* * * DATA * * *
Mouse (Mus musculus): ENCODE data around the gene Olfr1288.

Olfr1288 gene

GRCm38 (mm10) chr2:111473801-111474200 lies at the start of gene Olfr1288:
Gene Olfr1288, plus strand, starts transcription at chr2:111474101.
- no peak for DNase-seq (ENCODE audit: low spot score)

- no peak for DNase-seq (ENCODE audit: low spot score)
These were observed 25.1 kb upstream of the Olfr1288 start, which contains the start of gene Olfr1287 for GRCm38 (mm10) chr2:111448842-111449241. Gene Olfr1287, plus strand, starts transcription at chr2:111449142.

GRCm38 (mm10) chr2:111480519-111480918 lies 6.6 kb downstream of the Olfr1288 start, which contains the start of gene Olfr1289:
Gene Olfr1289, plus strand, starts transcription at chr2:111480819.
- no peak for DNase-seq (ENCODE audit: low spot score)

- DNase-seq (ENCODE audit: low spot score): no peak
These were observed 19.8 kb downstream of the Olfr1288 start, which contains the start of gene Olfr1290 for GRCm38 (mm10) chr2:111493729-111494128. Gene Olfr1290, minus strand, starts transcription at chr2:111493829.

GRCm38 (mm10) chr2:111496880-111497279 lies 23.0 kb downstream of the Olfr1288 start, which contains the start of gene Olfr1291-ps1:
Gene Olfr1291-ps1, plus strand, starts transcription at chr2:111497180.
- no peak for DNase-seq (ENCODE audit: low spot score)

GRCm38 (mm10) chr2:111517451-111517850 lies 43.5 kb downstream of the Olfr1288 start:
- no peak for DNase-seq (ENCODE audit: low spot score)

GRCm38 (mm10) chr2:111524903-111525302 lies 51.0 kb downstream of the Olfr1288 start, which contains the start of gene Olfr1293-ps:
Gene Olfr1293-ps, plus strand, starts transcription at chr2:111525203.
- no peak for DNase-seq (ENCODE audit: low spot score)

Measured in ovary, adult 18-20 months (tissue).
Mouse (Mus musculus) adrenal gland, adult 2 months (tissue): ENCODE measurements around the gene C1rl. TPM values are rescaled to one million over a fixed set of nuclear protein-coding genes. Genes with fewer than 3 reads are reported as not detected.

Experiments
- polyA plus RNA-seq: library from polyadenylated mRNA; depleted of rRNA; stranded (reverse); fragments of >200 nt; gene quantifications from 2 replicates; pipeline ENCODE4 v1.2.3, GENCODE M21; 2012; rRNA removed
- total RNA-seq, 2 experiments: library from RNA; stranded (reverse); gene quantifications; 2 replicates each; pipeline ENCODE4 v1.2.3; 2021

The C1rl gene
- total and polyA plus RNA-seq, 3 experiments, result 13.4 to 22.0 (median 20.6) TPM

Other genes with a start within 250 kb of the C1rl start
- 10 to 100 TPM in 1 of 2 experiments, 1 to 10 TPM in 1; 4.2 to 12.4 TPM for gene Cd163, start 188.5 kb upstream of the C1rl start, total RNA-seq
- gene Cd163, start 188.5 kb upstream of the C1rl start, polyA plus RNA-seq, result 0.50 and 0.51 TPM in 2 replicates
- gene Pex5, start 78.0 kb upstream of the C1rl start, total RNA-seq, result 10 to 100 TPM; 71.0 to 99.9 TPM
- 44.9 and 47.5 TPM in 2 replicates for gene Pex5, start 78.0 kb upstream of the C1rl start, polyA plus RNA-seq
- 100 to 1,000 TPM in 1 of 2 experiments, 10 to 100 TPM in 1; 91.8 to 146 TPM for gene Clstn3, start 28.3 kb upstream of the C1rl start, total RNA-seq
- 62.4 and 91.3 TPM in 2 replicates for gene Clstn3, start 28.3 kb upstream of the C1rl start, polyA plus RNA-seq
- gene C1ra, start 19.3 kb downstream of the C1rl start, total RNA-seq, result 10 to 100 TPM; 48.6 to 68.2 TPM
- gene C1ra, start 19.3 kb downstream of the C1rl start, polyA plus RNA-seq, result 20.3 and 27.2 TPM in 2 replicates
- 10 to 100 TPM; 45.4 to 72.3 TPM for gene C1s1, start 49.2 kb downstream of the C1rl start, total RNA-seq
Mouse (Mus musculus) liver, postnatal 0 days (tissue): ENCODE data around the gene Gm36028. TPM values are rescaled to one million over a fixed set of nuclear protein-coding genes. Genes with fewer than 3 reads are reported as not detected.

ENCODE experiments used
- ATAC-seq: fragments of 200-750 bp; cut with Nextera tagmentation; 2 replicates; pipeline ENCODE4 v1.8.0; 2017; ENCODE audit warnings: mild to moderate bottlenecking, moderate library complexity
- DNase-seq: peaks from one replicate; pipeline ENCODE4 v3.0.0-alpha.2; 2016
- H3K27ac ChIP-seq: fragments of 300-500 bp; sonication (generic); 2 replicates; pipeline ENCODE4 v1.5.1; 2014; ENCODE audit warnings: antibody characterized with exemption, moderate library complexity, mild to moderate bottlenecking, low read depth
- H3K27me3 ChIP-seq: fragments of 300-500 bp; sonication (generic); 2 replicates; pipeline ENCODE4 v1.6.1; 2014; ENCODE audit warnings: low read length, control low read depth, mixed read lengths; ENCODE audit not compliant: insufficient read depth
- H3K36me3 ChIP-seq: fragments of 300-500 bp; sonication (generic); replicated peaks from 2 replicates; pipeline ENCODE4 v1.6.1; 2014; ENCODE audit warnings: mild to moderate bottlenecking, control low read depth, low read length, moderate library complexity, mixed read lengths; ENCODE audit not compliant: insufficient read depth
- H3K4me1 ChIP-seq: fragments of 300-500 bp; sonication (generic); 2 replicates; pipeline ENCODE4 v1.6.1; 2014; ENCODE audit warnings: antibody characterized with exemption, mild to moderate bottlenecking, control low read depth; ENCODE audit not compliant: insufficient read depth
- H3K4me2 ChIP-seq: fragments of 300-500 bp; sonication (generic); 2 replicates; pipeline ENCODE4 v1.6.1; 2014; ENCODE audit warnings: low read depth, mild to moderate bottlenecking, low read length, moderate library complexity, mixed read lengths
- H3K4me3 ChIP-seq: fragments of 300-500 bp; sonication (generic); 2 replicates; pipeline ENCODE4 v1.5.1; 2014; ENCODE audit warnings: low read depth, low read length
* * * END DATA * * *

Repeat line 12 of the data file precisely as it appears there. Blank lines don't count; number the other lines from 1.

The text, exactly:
These were observed 19.8 kb downstream of the Olfr1288 start, which contains the start of gene Olfr1290 for GRCm38 (mm10) chr2:111493729-111494128. Gene Olfr1290, minus strand, starts transcription at chr2:111493829.